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Dr. Jeffrey L. Ecker attended Harvard Medical School and following graduation he started internship in the BWH/MGH Integrated Residency Training Program in Obstetrics and Gynecology. Upon graduating from residency in 1992, he practiced as a general ob/gyn in San Diego staffing a large network of community health centers and, in addition to hospital work, helping to run a free standing birth center. In 1994 he began fellowship training in maternal-fetal medicine and obstetrical ultrasound at the University of California in San Francisco before returning to MGH in 1997.
Dr. Ecker recently became the Chief of the Department of Obstetrics and Gynecology at Massachusetts General Hospital and a Professor at Harvard Medical School. Dr. Ecker has filled many leadership roles in the American College of Obstetricians and Gynecologists; including his current service as Chair of the Committee on Obstetric Practice. Dr. Ecker is a Founding Member of the Massachusetts Perinatal Quality Collaborative and serves on the Perinatal Advisory Committee for Leapfrog, a national quality measurement organization.
As a medical student I experienced a amazing mix of clinical challenges during my obstetrics and gynecology experience. I thought there were a great number of important and unanswered clinical and scientific questions. There were also a number of policy/political/ethical issues attached to the field that I found intriguing. The mix of all of those factors made the field of obstetrics and gynecology incredibly appealing.
It was a combination of two factors. First it was an exciting/dynamic program filled with impressive teachers and a great group of residents that I hoped to have as colleagues. The second factor was that I was already located in Boston and wanted to stay in the area. These two factors made the BWH/MGH residency an easy choice to make.
The thing I can’t emphasize enough both as a resident in the program and looking at our residents now, is the great group of colleagues that exists. Learning from your colleagues and their experiences is a great lesson from residency. Additionally, training also instilled a sense of being able to take care of a wide range of problems (medical/social/policy) and also a sense of how one goes about approaching a condition/situation that is new. Where do you seek the learning? Where do you look in the literature?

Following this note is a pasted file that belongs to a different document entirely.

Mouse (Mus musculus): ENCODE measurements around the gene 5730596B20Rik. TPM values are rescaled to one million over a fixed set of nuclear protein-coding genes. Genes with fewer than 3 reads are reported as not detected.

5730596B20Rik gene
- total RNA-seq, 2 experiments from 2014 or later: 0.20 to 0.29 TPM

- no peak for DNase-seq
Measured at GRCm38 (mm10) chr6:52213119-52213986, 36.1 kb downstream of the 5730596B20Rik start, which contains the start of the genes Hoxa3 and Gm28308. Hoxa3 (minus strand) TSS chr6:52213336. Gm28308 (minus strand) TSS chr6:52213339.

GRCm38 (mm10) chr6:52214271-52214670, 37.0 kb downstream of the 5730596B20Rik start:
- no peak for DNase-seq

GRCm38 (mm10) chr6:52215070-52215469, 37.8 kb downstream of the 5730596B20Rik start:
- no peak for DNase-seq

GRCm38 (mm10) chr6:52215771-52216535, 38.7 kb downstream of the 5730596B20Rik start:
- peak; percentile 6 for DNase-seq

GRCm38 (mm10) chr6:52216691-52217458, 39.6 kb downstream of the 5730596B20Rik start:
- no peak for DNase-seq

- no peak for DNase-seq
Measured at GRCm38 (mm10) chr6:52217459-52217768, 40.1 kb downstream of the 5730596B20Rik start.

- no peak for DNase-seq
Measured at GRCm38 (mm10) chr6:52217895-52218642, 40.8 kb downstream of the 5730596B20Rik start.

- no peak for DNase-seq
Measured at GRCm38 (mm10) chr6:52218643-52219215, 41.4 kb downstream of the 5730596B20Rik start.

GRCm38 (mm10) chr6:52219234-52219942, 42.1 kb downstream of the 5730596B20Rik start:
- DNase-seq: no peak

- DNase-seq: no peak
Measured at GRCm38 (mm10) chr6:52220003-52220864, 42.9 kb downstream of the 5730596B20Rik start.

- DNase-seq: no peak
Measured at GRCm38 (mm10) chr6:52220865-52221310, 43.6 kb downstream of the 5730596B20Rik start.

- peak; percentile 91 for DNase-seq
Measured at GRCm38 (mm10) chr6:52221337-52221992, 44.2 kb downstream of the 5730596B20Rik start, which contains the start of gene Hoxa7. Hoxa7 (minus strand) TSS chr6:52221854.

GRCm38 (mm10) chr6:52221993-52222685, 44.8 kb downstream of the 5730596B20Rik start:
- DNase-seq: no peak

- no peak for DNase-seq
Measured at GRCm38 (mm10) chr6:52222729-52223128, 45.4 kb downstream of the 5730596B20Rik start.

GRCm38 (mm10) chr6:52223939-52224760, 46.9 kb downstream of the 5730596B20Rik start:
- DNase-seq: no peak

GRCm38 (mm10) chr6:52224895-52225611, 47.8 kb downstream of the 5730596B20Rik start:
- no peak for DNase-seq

I couldn’t imagine myself in this position when I finished residency. It is as far away as I could imagine. I can’t believe I’ve become the old guy that fusses with policy, finance and planning. I can’t imagine many would think of that when they are in residency. I’ve always liked challenges and learning and in a sense this position is an evolution of that aspect.
There are so many wonderful memories of time with my colleagues both inside and outside of work. Some include sharing meals with co-residents, beers at Doyle’s in Jamaica Plain and just spending time together. It was a wonderful and very supportive group. We’d make each other laugh which is terrifically important.
The intensity of the friendships – it’s a great time. Also, as a resident, in many ways it was a time when you could focus on what you love about ob/gyn – taking care of patient after patient, great challenges, high volume, learning every day and becoming better.
A few from my class of 1992 are still working in the Partners system: Dr. Jim Greenberg at Faulkner Hospital, Dr. Mari-Kim Bunnell at New England OB Gyn Associates and Dr. Jan Shifren at Massachusetts General Hospital. It is wonderful to continue to working with them in academic medicine. They were great friends and colleagues during training and they remain so today.
Three things: be kind, be curious and have fun. These will carry you a long way. When you are starting as an intern many things are technically daunting: how can I do this surgery; how can I manage this procedure; how can I acquire this technique. Those things come with time and practice. The residency provides the time and practice for you to get the technical things right. What’s really challenging is the art of medicine and understanding what treatments and therapies are best for which patients. Eventually it is those things that people focus on and it continues for me today.
The best part is getting to help people to do their best; helping people pursue their interests and passions. Specifically for me, a chance to help the residents and trainees of all walks is very rewarding. It’s a group where the simple thing can make the biggest difference. For example, I still do things in a certain way because of the first one or two people who trained me on those techniques. Paying it forward with training the next generation is extremely rewarding.